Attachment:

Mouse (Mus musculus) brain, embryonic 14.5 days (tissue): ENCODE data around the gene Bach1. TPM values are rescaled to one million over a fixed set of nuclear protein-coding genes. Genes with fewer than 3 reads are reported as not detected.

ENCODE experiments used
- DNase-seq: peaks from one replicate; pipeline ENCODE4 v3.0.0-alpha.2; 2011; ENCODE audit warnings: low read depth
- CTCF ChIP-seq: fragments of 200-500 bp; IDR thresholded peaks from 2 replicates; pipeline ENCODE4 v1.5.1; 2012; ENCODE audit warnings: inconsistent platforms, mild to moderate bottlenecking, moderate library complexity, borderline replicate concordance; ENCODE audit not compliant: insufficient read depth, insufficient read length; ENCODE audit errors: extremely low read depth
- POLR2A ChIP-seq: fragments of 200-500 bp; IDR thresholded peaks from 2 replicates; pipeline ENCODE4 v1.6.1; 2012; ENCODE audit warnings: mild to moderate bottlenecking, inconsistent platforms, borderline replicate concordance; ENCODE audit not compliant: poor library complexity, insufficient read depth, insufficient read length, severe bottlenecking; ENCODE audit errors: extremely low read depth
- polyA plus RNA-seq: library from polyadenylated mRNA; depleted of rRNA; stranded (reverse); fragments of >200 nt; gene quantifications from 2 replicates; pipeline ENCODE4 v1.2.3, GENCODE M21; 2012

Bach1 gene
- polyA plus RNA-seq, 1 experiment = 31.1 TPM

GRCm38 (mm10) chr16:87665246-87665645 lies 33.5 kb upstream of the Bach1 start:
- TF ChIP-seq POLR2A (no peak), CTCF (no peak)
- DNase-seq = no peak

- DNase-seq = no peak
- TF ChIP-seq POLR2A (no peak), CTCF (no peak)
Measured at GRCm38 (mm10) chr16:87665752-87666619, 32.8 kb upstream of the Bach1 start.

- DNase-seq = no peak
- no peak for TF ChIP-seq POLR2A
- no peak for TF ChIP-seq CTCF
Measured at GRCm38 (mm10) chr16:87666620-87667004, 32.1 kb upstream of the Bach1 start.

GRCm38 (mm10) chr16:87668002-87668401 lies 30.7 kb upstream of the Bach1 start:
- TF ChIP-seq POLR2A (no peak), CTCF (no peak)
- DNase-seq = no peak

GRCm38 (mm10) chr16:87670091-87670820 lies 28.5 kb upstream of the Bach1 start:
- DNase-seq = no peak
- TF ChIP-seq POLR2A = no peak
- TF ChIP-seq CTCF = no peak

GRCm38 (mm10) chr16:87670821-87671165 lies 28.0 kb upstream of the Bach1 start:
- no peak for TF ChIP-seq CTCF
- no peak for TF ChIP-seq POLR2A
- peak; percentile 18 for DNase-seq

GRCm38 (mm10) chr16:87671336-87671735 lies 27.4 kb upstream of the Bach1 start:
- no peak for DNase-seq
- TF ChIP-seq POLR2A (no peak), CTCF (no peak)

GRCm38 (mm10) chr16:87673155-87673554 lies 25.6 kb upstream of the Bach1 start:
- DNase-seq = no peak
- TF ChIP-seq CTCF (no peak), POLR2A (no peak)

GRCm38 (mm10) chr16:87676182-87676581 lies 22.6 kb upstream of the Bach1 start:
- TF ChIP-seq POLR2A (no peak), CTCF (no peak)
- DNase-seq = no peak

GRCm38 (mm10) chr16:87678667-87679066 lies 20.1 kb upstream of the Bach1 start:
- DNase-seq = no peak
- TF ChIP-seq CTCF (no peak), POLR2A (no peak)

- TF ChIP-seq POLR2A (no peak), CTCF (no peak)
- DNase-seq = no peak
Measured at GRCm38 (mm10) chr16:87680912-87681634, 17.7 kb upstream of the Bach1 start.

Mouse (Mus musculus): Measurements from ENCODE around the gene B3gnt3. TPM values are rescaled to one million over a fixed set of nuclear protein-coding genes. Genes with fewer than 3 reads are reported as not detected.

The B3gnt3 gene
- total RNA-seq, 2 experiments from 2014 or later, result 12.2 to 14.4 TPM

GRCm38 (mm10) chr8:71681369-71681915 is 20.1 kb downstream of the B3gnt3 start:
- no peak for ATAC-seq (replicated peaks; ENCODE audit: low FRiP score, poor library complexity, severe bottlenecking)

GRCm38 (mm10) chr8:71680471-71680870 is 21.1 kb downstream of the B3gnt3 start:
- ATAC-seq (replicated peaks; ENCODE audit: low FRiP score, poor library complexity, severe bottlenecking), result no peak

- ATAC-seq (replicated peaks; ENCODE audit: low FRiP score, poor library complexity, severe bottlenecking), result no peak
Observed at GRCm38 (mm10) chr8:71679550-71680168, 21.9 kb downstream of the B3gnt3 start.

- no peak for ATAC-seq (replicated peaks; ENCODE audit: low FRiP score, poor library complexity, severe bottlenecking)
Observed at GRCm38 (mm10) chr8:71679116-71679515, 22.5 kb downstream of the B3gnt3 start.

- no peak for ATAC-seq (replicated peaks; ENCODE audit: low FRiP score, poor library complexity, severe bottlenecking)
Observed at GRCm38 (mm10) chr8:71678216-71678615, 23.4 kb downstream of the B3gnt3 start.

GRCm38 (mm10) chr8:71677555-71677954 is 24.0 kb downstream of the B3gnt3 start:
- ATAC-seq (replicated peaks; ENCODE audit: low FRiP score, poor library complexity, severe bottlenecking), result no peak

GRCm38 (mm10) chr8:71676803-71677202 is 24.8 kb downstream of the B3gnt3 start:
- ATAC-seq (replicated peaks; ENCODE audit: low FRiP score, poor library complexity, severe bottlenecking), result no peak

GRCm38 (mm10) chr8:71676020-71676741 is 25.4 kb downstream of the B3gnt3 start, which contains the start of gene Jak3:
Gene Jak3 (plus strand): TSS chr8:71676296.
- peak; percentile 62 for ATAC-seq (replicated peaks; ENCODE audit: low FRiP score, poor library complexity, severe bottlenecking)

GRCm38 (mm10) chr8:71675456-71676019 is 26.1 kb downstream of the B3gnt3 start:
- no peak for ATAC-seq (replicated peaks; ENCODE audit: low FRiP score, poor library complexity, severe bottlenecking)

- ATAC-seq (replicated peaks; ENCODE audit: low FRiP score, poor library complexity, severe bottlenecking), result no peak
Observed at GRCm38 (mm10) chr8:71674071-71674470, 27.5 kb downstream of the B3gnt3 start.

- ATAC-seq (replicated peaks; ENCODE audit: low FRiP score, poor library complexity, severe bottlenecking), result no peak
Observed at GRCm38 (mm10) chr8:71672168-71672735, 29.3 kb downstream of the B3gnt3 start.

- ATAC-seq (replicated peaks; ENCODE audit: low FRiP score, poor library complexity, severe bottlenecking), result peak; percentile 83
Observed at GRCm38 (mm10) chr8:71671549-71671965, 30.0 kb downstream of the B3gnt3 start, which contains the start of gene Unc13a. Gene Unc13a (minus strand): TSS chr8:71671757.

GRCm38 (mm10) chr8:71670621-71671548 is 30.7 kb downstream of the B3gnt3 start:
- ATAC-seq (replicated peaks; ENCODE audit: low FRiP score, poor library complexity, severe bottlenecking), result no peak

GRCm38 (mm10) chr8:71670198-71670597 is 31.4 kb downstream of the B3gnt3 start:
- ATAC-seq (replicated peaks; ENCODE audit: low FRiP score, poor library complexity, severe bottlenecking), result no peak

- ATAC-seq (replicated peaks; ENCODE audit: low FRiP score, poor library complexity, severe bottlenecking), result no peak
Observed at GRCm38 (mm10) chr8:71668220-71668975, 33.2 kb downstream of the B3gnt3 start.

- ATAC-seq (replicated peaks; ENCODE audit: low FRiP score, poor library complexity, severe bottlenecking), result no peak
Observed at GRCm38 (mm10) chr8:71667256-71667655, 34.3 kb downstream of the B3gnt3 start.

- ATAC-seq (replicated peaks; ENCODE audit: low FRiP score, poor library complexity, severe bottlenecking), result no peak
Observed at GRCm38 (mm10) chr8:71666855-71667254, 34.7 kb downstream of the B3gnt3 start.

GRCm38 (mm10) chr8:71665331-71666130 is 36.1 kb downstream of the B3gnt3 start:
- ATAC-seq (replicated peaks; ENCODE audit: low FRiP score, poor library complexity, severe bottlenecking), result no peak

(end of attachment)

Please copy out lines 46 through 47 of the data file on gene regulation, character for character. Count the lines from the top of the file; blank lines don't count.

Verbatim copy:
The B3gnt3 gene
- total RNA-seq, 2 experiments from 2014 or later, result 12.2 to 14.4 TPM